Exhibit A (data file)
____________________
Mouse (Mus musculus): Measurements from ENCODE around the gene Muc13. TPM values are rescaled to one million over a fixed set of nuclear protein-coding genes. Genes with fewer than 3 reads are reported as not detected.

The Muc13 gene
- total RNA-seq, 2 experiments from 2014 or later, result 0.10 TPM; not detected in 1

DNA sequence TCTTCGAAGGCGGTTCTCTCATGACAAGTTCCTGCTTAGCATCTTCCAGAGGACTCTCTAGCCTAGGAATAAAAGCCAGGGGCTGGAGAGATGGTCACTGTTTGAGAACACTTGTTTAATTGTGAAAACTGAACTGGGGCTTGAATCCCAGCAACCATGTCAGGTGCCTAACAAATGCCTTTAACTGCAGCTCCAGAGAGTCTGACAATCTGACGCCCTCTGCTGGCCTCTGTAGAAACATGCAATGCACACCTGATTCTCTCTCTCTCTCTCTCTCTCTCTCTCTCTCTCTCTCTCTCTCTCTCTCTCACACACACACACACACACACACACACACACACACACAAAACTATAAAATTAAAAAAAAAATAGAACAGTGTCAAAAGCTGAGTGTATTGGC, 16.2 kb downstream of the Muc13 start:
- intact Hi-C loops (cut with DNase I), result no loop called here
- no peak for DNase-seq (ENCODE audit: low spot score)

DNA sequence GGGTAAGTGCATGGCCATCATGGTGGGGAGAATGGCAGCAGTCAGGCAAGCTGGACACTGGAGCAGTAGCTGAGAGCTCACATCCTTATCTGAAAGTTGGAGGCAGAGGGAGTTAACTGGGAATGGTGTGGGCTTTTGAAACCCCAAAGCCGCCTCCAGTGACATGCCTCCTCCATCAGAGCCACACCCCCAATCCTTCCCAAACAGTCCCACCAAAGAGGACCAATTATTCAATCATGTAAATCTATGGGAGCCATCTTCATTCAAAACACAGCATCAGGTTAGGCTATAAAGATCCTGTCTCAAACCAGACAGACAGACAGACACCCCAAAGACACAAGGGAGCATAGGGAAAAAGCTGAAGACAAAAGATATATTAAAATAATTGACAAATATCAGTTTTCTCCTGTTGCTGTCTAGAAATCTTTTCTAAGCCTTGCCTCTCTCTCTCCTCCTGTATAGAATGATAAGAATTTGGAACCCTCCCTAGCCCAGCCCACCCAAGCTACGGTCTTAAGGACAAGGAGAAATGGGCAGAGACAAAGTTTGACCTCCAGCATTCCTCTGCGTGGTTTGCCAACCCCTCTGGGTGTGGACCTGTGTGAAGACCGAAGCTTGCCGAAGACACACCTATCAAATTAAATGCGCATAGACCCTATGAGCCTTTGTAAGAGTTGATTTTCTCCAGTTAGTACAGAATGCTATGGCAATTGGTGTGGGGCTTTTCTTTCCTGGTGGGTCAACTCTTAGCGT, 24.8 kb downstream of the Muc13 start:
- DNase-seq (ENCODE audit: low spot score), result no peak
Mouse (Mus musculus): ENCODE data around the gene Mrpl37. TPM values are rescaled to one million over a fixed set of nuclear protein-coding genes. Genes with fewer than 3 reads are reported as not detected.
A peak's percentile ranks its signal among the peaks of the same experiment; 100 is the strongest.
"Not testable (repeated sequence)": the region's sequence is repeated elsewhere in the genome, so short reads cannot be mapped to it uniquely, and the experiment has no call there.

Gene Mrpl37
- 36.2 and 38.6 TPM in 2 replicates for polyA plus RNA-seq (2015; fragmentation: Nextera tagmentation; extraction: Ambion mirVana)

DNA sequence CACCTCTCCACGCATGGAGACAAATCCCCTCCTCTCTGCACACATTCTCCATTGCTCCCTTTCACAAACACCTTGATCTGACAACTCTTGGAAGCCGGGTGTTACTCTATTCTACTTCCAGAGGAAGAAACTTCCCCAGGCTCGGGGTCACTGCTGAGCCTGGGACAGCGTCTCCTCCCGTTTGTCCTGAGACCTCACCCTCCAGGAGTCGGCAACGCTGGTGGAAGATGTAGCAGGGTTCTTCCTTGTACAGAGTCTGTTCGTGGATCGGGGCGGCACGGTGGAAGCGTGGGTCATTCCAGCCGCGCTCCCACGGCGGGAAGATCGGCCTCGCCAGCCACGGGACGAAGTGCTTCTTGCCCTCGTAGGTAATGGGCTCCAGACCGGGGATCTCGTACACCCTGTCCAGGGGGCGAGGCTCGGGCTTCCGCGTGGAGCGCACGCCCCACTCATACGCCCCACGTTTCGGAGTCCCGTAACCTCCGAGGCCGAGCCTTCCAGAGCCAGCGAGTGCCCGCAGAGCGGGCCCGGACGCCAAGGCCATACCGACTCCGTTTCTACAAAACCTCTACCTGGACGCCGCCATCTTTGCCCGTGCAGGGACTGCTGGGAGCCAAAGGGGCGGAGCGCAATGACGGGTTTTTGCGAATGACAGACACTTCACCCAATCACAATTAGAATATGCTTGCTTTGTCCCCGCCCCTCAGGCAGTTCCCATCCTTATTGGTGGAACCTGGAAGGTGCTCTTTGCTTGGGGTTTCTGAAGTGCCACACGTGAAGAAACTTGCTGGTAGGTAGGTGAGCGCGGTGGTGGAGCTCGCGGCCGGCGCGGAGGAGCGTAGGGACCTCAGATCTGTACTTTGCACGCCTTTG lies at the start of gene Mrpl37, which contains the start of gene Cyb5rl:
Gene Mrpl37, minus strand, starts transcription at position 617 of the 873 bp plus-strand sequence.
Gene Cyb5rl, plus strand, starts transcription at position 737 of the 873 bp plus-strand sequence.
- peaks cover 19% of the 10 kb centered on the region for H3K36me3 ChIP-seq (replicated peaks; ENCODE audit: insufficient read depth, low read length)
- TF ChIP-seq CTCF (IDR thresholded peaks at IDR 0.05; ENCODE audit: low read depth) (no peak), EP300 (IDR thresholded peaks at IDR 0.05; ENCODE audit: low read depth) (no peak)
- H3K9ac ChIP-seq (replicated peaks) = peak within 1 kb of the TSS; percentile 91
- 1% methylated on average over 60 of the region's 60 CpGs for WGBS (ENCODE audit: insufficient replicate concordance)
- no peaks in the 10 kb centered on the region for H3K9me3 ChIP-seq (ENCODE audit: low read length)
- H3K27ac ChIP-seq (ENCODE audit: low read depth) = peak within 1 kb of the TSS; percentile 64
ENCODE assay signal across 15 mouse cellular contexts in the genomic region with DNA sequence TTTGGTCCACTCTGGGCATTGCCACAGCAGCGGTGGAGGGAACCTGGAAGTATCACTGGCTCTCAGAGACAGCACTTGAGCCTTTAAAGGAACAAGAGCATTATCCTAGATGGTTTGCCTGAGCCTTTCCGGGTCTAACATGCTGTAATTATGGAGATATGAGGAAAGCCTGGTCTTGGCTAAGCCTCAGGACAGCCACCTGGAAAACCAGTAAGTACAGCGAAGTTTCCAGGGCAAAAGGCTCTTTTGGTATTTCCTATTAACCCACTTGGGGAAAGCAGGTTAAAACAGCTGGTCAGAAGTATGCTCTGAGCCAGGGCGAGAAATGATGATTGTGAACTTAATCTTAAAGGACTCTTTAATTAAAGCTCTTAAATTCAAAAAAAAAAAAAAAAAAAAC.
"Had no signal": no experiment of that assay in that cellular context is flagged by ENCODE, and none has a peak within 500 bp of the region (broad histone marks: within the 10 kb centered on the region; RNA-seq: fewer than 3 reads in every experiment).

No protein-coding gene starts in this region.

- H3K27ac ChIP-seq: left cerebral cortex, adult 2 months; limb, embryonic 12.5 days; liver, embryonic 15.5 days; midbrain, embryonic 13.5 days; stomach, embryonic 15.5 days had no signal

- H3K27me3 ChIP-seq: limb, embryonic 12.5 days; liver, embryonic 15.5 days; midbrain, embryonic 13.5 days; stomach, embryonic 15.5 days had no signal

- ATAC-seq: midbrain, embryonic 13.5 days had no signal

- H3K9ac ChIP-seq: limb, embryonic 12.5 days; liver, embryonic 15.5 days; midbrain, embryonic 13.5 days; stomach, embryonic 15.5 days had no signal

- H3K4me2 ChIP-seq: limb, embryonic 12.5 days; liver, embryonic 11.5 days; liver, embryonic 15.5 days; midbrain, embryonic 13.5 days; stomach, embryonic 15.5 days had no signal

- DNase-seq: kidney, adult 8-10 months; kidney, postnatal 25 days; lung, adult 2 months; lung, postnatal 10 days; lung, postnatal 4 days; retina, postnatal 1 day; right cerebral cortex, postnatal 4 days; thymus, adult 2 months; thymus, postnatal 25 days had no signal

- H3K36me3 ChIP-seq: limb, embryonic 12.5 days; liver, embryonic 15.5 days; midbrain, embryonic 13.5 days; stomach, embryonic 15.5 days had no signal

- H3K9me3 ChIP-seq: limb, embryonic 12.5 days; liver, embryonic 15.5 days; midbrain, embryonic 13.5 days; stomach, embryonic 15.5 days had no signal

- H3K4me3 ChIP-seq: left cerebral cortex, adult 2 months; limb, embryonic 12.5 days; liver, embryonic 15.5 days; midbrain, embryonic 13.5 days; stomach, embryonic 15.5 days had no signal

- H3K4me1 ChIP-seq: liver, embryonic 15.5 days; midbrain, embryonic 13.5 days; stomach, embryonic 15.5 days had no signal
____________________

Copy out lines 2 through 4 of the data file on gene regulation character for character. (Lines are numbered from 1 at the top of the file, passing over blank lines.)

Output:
The Muc13 gene
- total RNA-seq, 2 experiments from 2014 or later, result 0.10 TPM; not detected in 1

DNA sequence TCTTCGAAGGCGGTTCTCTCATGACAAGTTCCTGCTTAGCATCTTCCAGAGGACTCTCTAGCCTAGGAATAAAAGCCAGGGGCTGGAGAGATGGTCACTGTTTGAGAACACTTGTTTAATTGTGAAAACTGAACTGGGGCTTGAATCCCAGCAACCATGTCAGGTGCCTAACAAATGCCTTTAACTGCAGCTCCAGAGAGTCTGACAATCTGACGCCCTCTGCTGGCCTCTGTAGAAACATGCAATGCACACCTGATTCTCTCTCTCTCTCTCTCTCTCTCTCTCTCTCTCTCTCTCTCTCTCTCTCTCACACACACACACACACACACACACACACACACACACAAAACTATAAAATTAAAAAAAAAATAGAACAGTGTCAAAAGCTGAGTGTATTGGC, 16.2 kb downstream of the Muc13 start: